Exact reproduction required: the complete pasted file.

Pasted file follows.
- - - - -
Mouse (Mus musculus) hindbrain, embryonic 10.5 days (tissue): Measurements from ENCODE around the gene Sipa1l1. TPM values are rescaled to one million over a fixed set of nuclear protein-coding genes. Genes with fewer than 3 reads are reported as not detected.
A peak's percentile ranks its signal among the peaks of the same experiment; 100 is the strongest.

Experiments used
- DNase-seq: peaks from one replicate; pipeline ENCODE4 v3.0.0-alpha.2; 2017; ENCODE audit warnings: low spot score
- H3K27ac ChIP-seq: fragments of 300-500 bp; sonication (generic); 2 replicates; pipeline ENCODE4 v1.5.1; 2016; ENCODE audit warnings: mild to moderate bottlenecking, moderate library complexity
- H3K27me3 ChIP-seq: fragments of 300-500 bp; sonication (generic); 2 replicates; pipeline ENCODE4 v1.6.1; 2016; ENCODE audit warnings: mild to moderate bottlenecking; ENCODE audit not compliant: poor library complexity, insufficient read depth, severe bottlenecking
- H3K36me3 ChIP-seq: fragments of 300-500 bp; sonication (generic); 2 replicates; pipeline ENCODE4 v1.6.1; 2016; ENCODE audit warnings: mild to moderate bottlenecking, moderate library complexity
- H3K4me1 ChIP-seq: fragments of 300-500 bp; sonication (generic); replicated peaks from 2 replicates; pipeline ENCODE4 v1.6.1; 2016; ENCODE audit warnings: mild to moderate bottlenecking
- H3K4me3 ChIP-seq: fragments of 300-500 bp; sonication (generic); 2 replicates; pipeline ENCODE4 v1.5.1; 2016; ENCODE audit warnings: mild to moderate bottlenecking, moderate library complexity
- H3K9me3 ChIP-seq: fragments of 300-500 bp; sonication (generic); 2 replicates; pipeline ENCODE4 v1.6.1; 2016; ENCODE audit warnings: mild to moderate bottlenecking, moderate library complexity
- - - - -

Mouse (Mus musculus) hindbrain, embryonic 10.5 days (tissue): Measurements from ENCODE around the gene Sipa1l1. TPM values are rescaled to one million over a fixed set of nuclear protein-coding genes. Genes with fewer than 3 reads are reported as not detected.
A peak's percentile ranks its signal among the peaks of the same experiment; 100 is the strongest.

Experiments used
- DNase-seq: peaks from one replicate; pipeline ENCODE4 v3.0.0-alpha.2; 2017; ENCODE audit warnings: low spot score
- H3K27ac ChIP-seq: fragments of 300-500 bp; sonication (generic); 2 replicates; pipeline ENCODE4 v1.5.1; 2016; ENCODE audit warnings: mild to moderate bottlenecking, moderate library complexity
- H3K27me3 ChIP-seq: fragments of 300-500 bp; sonication (generic); 2 replicates; pipeline ENCODE4 v1.6.1; 2016; ENCODE audit warnings: mild to moderate bottlenecking; ENCODE audit not compliant: poor library complexity, insufficient read depth, severe bottlenecking
- H3K36me3 ChIP-seq: fragments of 300-500 bp; sonication (generic); 2 replicates; pipeline ENCODE4 v1.6.1; 2016; ENCODE audit warnings: mild to moderate bottlenecking, moderate library complexity
- H3K4me1 ChIP-seq: fragments of 300-500 bp; sonication (generic); replicated peaks from 2 replicates; pipeline ENCODE4 v1.6.1; 2016; ENCODE audit warnings: mild to moderate bottlenecking
- H3K4me3 ChIP-seq: fragments of 300-500 bp; sonication (generic); 2 replicates; pipeline ENCODE4 v1.5.1; 2016; ENCODE audit warnings: mild to moderate bottlenecking, moderate library complexity
- H3K9me3 ChIP-seq: fragments of 300-500 bp; sonication (generic); 2 replicates; pipeline ENCODE4 v1.6.1; 2016; ENCODE audit warnings: mild to moderate bottlenecking, moderate library complexity